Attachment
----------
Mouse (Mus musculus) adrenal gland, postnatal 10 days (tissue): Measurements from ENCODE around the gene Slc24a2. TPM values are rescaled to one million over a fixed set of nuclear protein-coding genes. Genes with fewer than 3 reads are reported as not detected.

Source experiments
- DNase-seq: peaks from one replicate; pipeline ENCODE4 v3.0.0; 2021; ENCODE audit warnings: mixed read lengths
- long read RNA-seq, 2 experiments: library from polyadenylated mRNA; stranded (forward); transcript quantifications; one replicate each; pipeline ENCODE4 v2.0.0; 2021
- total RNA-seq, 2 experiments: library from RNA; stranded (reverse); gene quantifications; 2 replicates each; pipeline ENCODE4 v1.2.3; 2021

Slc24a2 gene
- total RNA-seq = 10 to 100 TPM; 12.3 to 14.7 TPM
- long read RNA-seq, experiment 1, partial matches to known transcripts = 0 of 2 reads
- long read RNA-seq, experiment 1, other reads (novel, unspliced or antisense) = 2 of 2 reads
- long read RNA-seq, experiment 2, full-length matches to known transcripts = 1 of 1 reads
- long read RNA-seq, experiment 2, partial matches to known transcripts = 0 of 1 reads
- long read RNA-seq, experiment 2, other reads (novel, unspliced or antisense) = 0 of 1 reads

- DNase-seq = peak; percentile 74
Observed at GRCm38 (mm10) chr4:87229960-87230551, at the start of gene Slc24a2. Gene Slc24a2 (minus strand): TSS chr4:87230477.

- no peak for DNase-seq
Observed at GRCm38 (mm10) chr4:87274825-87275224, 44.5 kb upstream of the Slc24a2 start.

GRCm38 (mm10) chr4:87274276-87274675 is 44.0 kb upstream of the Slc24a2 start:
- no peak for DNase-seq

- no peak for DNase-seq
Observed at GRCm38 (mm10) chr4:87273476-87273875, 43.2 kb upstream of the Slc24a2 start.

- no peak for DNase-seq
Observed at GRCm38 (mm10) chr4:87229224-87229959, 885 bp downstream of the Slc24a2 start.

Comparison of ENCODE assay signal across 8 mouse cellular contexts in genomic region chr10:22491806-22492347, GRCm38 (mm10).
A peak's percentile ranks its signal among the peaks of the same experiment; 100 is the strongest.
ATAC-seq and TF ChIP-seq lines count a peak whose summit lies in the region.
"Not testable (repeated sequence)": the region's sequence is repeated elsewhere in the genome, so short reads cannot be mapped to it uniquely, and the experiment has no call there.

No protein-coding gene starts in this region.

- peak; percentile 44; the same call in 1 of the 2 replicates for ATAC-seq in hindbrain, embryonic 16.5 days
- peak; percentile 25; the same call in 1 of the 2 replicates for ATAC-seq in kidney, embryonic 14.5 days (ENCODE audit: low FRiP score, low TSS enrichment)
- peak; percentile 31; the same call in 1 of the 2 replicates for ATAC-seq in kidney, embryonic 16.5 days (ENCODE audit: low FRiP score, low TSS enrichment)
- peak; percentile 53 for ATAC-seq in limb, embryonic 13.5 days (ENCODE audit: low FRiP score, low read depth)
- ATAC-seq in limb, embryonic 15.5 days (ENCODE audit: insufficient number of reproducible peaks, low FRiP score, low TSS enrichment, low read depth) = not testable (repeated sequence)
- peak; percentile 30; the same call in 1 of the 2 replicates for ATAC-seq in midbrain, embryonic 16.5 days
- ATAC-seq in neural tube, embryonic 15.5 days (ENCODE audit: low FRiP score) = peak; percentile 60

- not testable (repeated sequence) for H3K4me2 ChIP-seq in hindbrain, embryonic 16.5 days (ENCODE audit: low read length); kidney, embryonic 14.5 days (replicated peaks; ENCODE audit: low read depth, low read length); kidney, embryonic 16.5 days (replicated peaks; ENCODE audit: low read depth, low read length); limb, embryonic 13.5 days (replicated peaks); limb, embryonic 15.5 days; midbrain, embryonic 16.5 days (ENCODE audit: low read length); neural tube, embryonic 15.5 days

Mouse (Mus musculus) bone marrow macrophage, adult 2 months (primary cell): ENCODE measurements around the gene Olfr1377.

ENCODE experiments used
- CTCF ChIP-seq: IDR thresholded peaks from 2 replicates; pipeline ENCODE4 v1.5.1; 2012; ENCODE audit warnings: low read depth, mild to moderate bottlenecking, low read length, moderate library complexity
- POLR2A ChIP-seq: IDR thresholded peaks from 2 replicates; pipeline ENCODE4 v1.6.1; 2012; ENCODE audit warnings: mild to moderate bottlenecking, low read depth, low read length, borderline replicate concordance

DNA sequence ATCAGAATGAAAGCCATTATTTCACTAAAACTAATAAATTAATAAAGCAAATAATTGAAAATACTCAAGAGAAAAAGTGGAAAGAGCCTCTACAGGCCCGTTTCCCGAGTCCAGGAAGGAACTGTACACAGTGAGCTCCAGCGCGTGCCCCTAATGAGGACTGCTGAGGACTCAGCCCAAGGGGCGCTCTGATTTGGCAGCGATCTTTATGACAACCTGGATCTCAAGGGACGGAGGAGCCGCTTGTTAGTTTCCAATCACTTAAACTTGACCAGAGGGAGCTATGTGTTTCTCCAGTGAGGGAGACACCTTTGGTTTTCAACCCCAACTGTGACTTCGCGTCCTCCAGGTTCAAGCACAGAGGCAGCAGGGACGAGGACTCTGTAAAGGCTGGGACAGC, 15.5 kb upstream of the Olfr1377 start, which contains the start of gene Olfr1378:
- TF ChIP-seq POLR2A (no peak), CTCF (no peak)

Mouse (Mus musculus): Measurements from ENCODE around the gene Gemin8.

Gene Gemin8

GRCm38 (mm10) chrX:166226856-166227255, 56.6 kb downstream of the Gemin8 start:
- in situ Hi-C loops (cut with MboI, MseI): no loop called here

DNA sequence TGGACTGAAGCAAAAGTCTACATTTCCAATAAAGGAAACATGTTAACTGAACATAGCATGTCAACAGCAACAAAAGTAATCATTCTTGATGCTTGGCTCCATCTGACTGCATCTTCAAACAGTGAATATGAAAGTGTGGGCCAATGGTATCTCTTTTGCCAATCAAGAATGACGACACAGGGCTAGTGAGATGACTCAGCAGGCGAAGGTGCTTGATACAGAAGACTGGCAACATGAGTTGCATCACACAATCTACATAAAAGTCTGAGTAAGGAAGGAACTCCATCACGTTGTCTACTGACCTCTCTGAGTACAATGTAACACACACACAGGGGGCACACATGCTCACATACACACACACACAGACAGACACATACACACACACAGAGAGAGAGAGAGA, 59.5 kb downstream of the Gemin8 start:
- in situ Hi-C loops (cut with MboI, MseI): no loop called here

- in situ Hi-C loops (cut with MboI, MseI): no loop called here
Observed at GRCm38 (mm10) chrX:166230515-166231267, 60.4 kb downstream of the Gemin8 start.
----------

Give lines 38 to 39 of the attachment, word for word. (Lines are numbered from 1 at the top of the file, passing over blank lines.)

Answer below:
- CTCF ChIP-seq: IDR thresholded peaks from 2 replicates; pipeline ENCODE4 v1.5.1; 2012; ENCODE audit warnings: low read depth, mild to moderate bottlenecking, low read length, moderate library complexity
- POLR2A ChIP-seq: IDR thresholded peaks from 2 replicates; pipeline ENCODE4 v1.6.1; 2012; ENCODE audit warnings: mild to moderate bottlenecking, low read depth, low read length, borderline replicate concordance